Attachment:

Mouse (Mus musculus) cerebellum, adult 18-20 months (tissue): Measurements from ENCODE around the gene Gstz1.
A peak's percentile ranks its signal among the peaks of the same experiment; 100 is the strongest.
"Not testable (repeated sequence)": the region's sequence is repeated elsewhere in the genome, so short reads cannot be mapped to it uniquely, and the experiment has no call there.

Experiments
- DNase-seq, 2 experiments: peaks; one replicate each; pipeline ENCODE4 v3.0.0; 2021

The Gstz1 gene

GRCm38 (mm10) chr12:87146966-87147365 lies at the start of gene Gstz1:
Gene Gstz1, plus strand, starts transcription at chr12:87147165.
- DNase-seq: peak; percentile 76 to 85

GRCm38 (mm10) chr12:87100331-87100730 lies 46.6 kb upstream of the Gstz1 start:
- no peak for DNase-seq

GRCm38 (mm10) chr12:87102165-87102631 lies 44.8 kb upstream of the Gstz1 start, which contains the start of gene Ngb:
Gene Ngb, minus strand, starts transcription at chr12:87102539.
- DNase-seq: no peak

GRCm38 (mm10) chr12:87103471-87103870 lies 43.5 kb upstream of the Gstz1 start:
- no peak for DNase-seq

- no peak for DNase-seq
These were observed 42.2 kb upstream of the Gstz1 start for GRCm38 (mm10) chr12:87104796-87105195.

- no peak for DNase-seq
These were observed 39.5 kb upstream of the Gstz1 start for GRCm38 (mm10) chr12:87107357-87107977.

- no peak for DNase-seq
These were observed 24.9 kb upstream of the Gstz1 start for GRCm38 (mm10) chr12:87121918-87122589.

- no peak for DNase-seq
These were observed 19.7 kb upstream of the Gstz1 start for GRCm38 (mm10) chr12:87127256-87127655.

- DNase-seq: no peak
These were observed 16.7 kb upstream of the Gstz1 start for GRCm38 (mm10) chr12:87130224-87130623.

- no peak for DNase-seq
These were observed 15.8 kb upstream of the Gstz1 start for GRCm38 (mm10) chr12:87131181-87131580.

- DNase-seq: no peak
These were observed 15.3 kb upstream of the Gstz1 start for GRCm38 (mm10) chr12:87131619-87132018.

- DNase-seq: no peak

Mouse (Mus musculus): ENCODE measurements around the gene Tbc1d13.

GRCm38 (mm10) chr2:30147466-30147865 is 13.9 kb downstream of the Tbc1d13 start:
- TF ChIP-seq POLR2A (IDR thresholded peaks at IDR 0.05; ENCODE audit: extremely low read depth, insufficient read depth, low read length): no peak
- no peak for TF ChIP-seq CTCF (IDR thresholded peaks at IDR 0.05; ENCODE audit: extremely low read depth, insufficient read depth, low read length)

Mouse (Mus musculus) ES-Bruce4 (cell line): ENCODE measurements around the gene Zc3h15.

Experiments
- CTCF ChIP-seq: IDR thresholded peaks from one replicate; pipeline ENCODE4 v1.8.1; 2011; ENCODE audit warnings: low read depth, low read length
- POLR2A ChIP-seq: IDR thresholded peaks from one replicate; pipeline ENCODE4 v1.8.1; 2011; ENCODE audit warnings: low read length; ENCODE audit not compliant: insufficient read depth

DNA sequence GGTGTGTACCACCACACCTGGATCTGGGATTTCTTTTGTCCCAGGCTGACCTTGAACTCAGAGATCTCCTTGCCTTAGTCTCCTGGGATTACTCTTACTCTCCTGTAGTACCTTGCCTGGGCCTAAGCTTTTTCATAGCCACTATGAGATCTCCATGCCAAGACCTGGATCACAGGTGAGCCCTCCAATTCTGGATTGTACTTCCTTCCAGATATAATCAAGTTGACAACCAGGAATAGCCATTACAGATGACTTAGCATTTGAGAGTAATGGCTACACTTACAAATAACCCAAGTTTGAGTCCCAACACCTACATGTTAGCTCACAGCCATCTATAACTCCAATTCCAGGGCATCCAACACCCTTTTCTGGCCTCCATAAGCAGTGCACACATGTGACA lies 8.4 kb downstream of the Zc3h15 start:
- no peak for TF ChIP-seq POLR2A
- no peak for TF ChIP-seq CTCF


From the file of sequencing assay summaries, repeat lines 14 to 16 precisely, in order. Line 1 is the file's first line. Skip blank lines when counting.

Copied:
- DNase-seq: no peak

GRCm38 (mm10) chr12:87103471-87103870 lies 43.5 kb upstream of the Gstz1 start:
- no peak for DNase-seq